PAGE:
In Japan, in particular with the different styles I look at, Ivy League style came to Japan as a way for youth to show that they were youth — an identity beyond being students. Hippy style was a way of communicating the fact that they were in rebellion of the mainstream system. Then so many of Japanese styles, once they became part of the commercial network in the ‘70s and ‘80s, were just part of communicating that you were in style, that you had the latest information, that you were part of an information-based elite. At the same time, there were Yankee style and motorcycle gang style, which were looks about trying to disgust mainstream society and to communicate that they had oppositional values to the middle class mainstream. The main thing is there isn’t one single motivating reason for fashion: different styles mean different things. I recommend to anyone interested in fashion, when looking at a trend or a style, you have to figure out what is that motivation behind it.

Q: A few years ago at Boston’s Museum of Fine Arts, there was an event in which visitors could wear Japanese kimono, which became controversial because of the issue of cultural appropriation. What is the line between what is appropriation, and what is not appropriation? How do we respectfully incorporate an aspect of another culture such as fashion?
WM: I don’t want to add any value judgement into this appropriation debate, but I can explain what I think the debate is really about. If you have two groups and one of them has more power than the other group, when the powerful group borrows style or language from the less powerful group, that is what we call appropriation. When it is the opposite — a less powerful group taking the style and language of a more powerful group — no one calls it appropriation. So when you look at the case of Japanese in the post-war era taking American style and doing something different with it, nobody really refers to that as appropriation. So the appropriation debate is not about the idea of borrowing or the idea of how culture spreads, changes, mutates, and adapts: It’s all about power. It’s a discussion about power tucked under a discussion about culture.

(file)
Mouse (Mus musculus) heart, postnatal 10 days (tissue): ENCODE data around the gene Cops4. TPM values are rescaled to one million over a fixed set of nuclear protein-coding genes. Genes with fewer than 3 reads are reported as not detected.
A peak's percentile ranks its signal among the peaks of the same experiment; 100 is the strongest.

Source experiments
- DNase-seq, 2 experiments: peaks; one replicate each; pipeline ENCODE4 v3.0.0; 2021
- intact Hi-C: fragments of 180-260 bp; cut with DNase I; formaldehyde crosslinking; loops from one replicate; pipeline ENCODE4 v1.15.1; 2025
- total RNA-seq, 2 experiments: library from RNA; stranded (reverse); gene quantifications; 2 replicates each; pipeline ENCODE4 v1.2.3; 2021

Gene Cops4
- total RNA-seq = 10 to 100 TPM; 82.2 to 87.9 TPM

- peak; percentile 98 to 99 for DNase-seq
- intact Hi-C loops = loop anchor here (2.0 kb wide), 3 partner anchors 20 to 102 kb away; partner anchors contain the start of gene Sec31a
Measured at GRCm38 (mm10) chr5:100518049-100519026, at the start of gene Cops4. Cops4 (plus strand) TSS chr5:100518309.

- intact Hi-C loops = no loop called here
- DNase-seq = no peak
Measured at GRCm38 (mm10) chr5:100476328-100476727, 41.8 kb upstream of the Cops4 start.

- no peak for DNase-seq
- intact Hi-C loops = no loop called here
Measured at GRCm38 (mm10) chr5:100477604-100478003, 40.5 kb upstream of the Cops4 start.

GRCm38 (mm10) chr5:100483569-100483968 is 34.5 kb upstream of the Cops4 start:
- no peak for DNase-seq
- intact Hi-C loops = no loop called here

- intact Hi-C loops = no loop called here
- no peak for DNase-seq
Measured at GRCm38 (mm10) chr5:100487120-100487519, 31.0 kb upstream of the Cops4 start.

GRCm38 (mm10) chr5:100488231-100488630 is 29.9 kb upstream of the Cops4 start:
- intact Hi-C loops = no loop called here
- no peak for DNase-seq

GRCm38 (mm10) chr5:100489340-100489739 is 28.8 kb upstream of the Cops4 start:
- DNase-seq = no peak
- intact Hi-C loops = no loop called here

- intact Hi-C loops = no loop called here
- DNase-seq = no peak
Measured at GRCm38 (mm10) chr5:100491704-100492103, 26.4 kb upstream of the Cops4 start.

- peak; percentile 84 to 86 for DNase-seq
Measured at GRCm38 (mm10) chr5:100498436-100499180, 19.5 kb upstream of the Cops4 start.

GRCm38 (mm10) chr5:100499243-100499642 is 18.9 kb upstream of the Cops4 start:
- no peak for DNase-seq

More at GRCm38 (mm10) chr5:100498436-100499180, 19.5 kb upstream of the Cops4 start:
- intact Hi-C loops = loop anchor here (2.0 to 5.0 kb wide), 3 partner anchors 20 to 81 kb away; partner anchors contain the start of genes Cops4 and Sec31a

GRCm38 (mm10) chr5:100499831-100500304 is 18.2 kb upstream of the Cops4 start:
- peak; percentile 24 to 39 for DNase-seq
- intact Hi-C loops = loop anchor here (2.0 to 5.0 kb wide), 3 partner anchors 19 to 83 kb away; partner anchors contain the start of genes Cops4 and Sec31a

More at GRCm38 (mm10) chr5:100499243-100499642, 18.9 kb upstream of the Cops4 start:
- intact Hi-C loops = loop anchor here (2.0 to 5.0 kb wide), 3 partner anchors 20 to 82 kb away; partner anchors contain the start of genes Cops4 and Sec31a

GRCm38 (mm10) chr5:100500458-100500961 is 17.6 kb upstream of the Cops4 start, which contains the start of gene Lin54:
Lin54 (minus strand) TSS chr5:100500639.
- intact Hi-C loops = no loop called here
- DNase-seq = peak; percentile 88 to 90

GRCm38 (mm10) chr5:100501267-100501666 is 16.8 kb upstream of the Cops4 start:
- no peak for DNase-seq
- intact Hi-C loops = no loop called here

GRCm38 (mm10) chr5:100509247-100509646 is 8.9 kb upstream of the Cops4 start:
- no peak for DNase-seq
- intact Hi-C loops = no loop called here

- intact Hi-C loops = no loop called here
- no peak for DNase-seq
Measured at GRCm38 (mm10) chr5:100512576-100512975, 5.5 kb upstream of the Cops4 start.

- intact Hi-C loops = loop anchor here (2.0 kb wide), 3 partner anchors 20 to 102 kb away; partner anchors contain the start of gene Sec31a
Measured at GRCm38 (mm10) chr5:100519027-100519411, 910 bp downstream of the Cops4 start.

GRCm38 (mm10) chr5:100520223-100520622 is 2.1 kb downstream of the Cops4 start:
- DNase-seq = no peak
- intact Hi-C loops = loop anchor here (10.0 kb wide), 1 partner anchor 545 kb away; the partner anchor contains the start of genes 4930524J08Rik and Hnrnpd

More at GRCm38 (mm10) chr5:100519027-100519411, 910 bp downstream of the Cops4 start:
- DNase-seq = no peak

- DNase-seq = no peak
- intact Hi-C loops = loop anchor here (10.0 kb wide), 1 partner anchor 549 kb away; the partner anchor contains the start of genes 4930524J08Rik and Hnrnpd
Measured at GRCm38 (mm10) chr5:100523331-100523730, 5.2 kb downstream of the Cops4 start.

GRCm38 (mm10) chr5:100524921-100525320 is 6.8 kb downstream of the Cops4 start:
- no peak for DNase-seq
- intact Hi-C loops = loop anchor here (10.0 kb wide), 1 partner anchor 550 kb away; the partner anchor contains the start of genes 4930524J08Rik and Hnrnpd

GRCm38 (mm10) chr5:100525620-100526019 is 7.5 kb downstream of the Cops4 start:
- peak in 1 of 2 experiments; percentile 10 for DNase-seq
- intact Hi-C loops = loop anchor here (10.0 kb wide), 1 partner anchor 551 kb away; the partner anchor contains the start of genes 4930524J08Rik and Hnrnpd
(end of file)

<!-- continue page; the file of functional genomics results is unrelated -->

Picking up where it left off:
Q: What broader message would you like to give to those who are interested in this field or in Japan?
WM: When I was a kid in the 1990s, it was very hard to find any information about Japan in the U.S. Now it’s really easy. And that helps a lot of people get into things like manga, anime, or Japanese fashion. The important thing is that you keep going deeper. And you can always go deeper. But it’s also important that you broaden out your interests to see how the wider culture impacts your particular interest. If you like anime or manga, you should look into the wider history of Japanese pop culture to see where those art forms come from. When I was into Japanese music in the 1990s, there was so little to read about, that I ended up having to read other things. Now it’s really easy if you’re into manga to spend all your time 100% on manga. And that’s fine as long as you keep digging deeper and learning more.

Q: Sure. Go beyond the superficial.

WM: Right.


Student discussion prompt:
-What aspect of Japanese culture or society would you like to "dig deeper" into? Be specific (for example, if manga or anime, what aspect of it in particular?).